In the wake of the fall of the Lenin statue in Kiev, I randomly met a young guy from Tiraspol, the capitol of the unrecognized Republic of Trans-Dniester (which broke away from Moldova during and after the Soviet collapse) the other week. Of course for those who know just a shred about Tiraspol and its retrograde Lenin-idolatry regime, then you know that there is a heck of a big Lenin statue there today in front of the parliament building in the city’s main square. I asked him not only how he got to the United States, but how he left Trans-Dniester with a passport not even accepted by the Russians as Trans-Dniester is only recognized by the mostly un-reocgnized Abkhazia, South Ossetia and Nagorno-Karabagh in the South Caucasus.

He told me that as an ethnic Ukrainian he was able to obtain citizenship  in that country as well as a passport valid for international travel and that the Black Sea port of Odessa with its international airport is the lifeline for young Trans-Dinistrians trying to leave their ideologically anachronistic mini state. “Everyone needs either a Russian or Ukrainian passport to get out. And our airport is only for military flights so we have to travel by land to Ukraine to leave” he told me.

Not much is really understood about this very obscure, very non-EU corner of Europe but for years Trans-Dniester has been said to be a source point for both arms and human trafficking in the Black Sea region.

After I mentioned that he was the first Trans-Dnistrian I’d ever met in the U.S., he smilingly replied “and you’re the first person here who has ever heard of my country and our capital.” In Ukraine the Euromaindan protests go on, but in neighboring Tiraspol all is quiet on the pseudo-Soviet front. Russia may have military footholds in Moldova and Georgia’s breakaway regions, but at least Chișinău and Tbilisi will be able to sign EU Asssociation Agreements of their own free will.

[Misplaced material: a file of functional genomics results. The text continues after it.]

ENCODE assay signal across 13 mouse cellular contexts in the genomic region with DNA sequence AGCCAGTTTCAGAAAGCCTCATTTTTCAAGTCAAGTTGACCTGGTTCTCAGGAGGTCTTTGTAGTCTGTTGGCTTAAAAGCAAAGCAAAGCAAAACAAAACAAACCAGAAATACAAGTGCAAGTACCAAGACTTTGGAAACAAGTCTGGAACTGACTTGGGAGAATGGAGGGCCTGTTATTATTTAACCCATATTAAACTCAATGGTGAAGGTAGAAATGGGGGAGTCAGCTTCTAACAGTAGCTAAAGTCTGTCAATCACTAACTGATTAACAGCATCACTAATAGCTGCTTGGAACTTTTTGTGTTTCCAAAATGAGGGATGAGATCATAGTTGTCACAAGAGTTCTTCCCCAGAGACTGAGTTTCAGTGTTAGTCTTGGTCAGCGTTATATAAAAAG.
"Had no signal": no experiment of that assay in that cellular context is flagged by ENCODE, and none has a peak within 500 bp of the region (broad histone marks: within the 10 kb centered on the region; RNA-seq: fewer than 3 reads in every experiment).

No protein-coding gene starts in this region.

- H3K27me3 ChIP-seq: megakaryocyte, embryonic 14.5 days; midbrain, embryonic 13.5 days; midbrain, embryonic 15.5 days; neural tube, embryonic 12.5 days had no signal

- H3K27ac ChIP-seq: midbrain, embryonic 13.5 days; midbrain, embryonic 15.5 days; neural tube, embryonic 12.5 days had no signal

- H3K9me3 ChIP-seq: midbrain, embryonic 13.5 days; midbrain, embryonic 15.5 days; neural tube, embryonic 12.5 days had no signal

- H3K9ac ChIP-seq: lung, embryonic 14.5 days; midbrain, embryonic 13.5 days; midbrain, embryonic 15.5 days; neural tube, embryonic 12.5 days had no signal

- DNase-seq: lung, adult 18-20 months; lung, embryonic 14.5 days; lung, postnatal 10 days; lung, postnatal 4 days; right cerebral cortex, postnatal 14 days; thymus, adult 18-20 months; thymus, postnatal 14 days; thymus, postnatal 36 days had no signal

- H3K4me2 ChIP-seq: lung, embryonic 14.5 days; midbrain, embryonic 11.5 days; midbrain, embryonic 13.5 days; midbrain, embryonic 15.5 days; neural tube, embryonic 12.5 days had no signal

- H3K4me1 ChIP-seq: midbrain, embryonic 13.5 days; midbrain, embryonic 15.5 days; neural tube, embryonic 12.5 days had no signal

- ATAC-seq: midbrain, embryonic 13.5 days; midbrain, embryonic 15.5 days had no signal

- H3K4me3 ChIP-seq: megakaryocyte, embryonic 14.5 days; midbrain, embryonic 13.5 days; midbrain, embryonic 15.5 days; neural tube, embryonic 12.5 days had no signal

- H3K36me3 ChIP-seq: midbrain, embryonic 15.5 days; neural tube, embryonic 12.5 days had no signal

Categories: Georgia, Russia Tags: ,

Observations from the Book Shop

December 6th, 2013 No comments
Now isn't this juxtaposition just rich? Erik Prince's book on the left and Scahill-who rose to fame by vilifying Prince-on the left. Wonder if the store employees thought this was funny.

Now isn’t this juxtaposition just rich? Erik Prince’s self-serving book on the left and Scahill’s–who rose to fame by vilifying Prince, which assuredly set the stage for him getting  2nd book deal resulting in Dirty Wars–on the right. Wonder if the store employees thought this was a funny contrast. I certainly did.

New York- After being gone from the U.S. for a long time one of the weird readjustments I often make is coming back to book shops (the ‘brick and mortar’ ones still standing anyway) is the avalanche of new books from the people whose careers seem to be quickly surpassing mine at least in terms of fame, chat show appearances and cold hard cash. While others were skillfully negotiating book deals I’m either running around some place forsaken by god chasing down some obscure story in South Ossetia or Kirkuk that few in the outside world give a damn about.

More power to the guys and gals getting said book deals. I hope to join them in the near term. But something that has spoilt my usually pleasurable experience is having spent two years rigorously editing a behind-a-paywall publication for a D.C. think thank. Now I can’t seem to look at any new history or current affairs tale I happen upon and find some kind of error. And I’m not looking for errors per se, I’m leafing through the new release non-fiction shelves for enjoyment and opening them in the middle and reading chapters at random totally out of order. But what to do? Last year I found numerous, glaring factual errors in the very beginning of Kurt Eichenwald’s 500 Days: Secrets and Lies in the Terror Wars. When I contacted who seemed like the relevant person at Touchstone Books, my email was of course ignored. I was literally simply trying to help for the sake of the historical record, not make a famous author look foolish.

The other day I picked up The Blood Telegram: Nixon, Kissinger, and a Forgotten Genocide about a serious dreadful ‘realist’ Nixonian policy decisions during Bangladesh/East Pakistan’s war of independence from Pakistan in 1971.  I open it to a random page and it is discussing the Maoist response to the deadly crisis in eastern South Asia during that awful period. It describes PLA troop movements near “Sikkim, a small Indian state nestled in the Himalayas.” Now I am certainly no savant on Indian history but I do enjoy 20th century South Asian history as a bit of a hobby a red flag rose. Sikkim was a legally independent state that did not accede to the Indian union until 1975.